Production AI is still fairly complex, and often there is a mismatch between what an organization wishes to do versus what they can realistically afford to do. We’ve been around for 7+ years now. There is no lack of interesting use cases: systemic trading strategies, EV battery lifespan prediction, optimizing medical claims, asset management signals from earnings calls, discovering the next blockbuster athletic shoes from consumer preferences… 

Between commercial and Fellowship research, it might be easier to list what we haven’t worked on (military and sin industries). 

Q. I know you are very familiar with OpenAI and its projects, but what was your reaction to ChatGPT when it became more generally available?

This is what keeps me so excited about Launchpad, I’m always learning. ChatGPT is a pivotal moment in that it takes AI out of the hands of researchers and engineers and invites the individual to experience its power directly–similar to the PC revolution that democratized compute. OpenAI is not Apple, however, they are throwing off interesting and useful artifacts on their [artificial general intelligence] AGI quest. The name of the prototype already tells you that they’re not a consumer products company. 

Enterprises are starting to be concerned on many levels about depending on ChatGPT, about what information leaks into these models during inference. I think enterprises will be inspired to move more quickly because of what ChatGPT instigated, but they’ll probably look to instructionally fine tune open source models like LLaMA

Q. What does the curator in you think of how generative AI is going to change the creation of art? What will the role of humans be?

A. I go to a lot of contemporary art museums and see [something like an] artist who has quilted a provocative slogan into a blanket. This is commercialization of work that belongs on a freeway overpass not in a modern art museum! It’s not mind expanding, shocking, inspiring, terrifying, the way real art is.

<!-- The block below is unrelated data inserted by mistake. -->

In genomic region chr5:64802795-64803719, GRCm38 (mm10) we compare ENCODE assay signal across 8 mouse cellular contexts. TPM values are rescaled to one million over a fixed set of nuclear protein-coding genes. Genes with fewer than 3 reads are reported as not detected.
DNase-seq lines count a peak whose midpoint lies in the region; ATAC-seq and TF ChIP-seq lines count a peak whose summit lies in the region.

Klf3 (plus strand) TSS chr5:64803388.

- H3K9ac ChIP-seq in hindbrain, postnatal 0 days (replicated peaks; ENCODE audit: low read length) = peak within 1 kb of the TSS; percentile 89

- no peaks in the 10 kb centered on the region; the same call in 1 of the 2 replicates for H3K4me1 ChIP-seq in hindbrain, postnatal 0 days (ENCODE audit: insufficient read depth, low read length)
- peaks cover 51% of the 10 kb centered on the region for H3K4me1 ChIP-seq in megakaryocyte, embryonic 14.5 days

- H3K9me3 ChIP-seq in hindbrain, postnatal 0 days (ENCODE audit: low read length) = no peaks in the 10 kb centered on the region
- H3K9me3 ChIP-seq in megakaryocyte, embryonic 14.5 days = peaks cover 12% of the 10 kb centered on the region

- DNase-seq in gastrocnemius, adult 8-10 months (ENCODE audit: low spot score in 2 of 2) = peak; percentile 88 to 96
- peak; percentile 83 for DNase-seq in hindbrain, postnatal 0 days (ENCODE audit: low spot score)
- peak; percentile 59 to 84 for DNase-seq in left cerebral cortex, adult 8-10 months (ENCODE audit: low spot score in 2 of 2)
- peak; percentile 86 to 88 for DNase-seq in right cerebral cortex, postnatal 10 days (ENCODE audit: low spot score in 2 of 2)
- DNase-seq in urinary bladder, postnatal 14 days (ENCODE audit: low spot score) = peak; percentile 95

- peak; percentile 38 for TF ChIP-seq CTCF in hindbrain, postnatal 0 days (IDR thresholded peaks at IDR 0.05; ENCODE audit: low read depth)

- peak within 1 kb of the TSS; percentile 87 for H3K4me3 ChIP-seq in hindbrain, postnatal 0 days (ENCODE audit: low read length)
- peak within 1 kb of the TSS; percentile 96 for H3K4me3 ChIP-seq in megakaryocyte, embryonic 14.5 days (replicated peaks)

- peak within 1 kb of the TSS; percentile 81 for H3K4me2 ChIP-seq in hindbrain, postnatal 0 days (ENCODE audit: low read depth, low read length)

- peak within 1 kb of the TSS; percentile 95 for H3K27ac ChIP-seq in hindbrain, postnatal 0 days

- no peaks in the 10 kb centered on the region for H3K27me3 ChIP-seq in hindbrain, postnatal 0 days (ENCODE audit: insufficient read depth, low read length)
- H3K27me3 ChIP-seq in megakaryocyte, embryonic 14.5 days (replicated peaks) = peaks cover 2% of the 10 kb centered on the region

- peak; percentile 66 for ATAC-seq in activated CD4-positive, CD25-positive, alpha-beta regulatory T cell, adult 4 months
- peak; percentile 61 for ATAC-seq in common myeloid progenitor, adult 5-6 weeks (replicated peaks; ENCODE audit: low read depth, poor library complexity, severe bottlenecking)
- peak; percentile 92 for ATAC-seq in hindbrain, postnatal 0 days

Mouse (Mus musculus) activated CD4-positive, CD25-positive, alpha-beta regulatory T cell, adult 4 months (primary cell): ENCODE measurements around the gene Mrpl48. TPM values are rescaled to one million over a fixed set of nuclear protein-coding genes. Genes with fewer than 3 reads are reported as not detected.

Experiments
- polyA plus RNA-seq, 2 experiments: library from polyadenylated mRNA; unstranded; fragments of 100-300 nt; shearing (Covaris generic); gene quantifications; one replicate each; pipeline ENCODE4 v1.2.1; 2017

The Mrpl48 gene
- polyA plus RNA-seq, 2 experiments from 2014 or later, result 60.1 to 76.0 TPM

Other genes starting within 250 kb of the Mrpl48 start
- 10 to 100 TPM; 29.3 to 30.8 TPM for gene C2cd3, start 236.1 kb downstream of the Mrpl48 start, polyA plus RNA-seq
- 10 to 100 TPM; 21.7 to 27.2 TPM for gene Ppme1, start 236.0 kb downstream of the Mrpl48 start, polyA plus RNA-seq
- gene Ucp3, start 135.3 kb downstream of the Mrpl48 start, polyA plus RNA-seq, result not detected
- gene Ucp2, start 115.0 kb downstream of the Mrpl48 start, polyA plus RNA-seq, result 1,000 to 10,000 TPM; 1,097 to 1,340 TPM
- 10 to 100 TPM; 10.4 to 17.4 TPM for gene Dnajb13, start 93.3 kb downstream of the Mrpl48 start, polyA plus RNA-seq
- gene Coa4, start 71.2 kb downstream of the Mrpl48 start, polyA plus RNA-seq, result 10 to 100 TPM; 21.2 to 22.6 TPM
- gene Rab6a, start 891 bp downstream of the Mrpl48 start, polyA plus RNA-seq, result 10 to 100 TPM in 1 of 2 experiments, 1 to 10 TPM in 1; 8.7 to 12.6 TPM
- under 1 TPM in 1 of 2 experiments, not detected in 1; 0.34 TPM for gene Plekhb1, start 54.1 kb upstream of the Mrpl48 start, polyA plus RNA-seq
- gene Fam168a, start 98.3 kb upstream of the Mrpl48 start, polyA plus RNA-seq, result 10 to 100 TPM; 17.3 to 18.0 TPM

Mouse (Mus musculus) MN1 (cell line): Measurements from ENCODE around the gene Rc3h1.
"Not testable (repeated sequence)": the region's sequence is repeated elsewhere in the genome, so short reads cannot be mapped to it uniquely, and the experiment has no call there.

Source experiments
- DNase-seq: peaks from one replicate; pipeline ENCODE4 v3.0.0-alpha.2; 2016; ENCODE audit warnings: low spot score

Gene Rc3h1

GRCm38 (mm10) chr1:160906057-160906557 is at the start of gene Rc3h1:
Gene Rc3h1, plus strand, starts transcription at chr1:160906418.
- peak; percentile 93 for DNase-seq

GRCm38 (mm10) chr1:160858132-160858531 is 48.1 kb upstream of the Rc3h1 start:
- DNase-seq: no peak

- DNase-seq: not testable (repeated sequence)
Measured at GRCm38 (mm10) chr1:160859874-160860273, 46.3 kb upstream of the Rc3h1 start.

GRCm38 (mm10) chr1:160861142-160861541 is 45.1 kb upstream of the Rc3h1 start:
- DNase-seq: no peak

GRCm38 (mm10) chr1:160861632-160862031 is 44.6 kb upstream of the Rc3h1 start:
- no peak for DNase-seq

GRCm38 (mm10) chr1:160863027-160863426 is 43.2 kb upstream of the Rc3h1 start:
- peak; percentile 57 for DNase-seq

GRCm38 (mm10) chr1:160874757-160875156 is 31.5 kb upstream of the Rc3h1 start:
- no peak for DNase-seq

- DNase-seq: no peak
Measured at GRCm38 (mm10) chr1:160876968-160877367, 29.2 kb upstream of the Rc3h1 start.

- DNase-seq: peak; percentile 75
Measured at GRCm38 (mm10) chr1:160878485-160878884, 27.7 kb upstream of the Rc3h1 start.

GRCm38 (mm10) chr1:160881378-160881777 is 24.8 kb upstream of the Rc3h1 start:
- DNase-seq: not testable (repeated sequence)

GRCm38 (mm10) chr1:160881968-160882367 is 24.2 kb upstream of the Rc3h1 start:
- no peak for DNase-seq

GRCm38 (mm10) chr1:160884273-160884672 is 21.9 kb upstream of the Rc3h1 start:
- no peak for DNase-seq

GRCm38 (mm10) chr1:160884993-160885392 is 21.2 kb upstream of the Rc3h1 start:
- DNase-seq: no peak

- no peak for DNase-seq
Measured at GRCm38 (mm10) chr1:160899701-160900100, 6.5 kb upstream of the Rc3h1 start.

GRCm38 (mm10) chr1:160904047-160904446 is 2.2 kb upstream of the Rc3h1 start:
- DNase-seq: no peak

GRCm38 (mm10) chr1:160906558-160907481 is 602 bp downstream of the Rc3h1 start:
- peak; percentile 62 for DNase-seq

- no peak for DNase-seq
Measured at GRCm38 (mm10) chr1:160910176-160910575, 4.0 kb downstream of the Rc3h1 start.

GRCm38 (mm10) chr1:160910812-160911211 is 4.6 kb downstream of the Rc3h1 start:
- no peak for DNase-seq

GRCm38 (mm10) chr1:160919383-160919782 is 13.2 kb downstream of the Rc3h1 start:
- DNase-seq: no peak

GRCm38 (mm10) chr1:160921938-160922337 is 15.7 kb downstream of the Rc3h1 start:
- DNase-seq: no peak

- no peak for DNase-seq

As [Martin] Scorsese argues, movies based on Marvel comics are not cinema. I argue that word art isn’t art. Maybe generative [AI] can get us out of this rut, maybe it will get us even deeper into it. If I knew the answer I would be the next [art dealer] Larry Gagosian–who coincidentally has a succession problem because great taste isn’t easy to pass on. 

Q. How possible is artificial general intelligence (AGI)? How far or close are we to achieving something like it?

Depends what we mean by AGI. If the definition is accurate and instantaneous retrieval and summarization of knowledge, I think we are only 5 to 10 years out. If our definition is more broad–that includes scientific discovery, real creativity, real-world decision making, I think it will take much longer, 50 to 100 years, perhaps. 

To train AIs with these advanced capabilities we need to give them a lot more access to the real world (let AI run labs and blow things up) and rethink our notions of privacy (let AI listen to your dinner conversations and even difficult arguments with your spouse). Otherwise, AIs trained on the Internet will continue to exhibit the intelligence of the Internet.